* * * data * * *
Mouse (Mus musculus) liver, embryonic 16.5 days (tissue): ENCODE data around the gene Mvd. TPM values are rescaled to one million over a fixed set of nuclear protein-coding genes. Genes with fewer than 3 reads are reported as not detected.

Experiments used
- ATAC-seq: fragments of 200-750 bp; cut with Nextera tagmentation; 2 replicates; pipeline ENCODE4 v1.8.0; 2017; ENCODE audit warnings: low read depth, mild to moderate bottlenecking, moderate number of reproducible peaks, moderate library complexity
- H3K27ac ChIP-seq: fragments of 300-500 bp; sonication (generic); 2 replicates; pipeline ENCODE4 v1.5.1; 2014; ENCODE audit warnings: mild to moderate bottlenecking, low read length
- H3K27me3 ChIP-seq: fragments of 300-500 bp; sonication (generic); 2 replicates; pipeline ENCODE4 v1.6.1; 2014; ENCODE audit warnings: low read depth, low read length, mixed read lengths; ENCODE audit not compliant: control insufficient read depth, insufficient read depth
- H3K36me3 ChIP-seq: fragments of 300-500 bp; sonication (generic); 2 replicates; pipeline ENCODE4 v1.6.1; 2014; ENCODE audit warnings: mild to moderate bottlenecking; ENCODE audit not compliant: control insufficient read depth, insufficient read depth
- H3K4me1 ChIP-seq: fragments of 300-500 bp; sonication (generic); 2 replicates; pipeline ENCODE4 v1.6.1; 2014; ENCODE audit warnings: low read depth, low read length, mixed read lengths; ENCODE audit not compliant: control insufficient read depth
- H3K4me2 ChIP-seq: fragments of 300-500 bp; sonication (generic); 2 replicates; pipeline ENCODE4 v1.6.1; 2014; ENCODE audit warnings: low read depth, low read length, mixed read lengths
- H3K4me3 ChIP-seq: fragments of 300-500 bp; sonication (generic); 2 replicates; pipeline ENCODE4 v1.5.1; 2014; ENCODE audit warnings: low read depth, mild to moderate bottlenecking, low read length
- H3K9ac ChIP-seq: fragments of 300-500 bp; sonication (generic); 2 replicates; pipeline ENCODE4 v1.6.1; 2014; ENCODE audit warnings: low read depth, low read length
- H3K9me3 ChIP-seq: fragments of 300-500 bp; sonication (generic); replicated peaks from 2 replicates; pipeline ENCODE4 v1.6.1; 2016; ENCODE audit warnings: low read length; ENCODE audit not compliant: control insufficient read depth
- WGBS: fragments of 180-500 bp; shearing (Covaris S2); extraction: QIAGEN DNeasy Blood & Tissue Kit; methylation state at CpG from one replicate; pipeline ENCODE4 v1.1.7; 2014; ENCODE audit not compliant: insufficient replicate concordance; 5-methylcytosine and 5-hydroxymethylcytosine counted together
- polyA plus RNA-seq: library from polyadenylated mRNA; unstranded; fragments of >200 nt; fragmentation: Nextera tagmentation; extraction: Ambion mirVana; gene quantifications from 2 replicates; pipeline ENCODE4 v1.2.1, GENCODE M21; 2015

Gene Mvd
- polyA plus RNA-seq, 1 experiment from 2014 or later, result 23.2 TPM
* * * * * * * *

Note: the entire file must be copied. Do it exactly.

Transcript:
Mouse (Mus musculus) liver, embryonic 16.5 days (tissue): ENCODE data around the gene Mvd. TPM values are rescaled to one million over a fixed set of nuclear protein-coding genes. Genes with fewer than 3 reads are reported as not detected.

Experiments used
- ATAC-seq: fragments of 200-750 bp; cut with Nextera tagmentation; 2 replicates; pipeline ENCODE4 v1.8.0; 2017; ENCODE audit warnings: low read depth, mild to moderate bottlenecking, moderate number of reproducible peaks, moderate library complexity
- H3K27ac ChIP-seq: fragments of 300-500 bp; sonication (generic); 2 replicates; pipeline ENCODE4 v1.5.1; 2014; ENCODE audit warnings: mild to moderate bottlenecking, low read length
- H3K27me3 ChIP-seq: fragments of 300-500 bp; sonication (generic); 2 replicates; pipeline ENCODE4 v1.6.1; 2014; ENCODE audit warnings: low read depth, low read length, mixed read lengths; ENCODE audit not compliant: control insufficient read depth, insufficient read depth
- H3K36me3 ChIP-seq: fragments of 300-500 bp; sonication (generic); 2 replicates; pipeline ENCODE4 v1.6.1; 2014; ENCODE audit warnings: mild to moderate bottlenecking; ENCODE audit not compliant: control insufficient read depth, insufficient read depth
- H3K4me1 ChIP-seq: fragments of 300-500 bp; sonication (generic); 2 replicates; pipeline ENCODE4 v1.6.1; 2014; ENCODE audit warnings: low read depth, low read length, mixed read lengths; ENCODE audit not compliant: control insufficient read depth
- H3K4me2 ChIP-seq: fragments of 300-500 bp; sonication (generic); 2 replicates; pipeline ENCODE4 v1.6.1; 2014; ENCODE audit warnings: low read depth, low read length, mixed read lengths
- H3K4me3 ChIP-seq: fragments of 300-500 bp; sonication (generic); 2 replicates; pipeline ENCODE4 v1.5.1; 2014; ENCODE audit warnings: low read depth, mild to moderate bottlenecking, low read length
- H3K9ac ChIP-seq: fragments of 300-500 bp; sonication (generic); 2 replicates; pipeline ENCODE4 v1.6.1; 2014; ENCODE audit warnings: low read depth, low read length
- H3K9me3 ChIP-seq: fragments of 300-500 bp; sonication (generic); replicated peaks from 2 replicates; pipeline ENCODE4 v1.6.1; 2016; ENCODE audit warnings: low read length; ENCODE audit not compliant: control insufficient read depth
- WGBS: fragments of 180-500 bp; shearing (Covaris S2); extraction: QIAGEN DNeasy Blood & Tissue Kit; methylation state at CpG from one replicate; pipeline ENCODE4 v1.1.7; 2014; ENCODE audit not compliant: insufficient replicate concordance; 5-methylcytosine and 5-hydroxymethylcytosine counted together
- polyA plus RNA-seq: library from polyadenylated mRNA; unstranded; fragments of >200 nt; fragmentation: Nextera tagmentation; extraction: Ambion mirVana; gene quantifications from 2 replicates; pipeline ENCODE4 v1.2.1, GENCODE M21; 2015

Gene Mvd
- polyA plus RNA-seq, 1 experiment from 2014 or later, result 23.2 TPM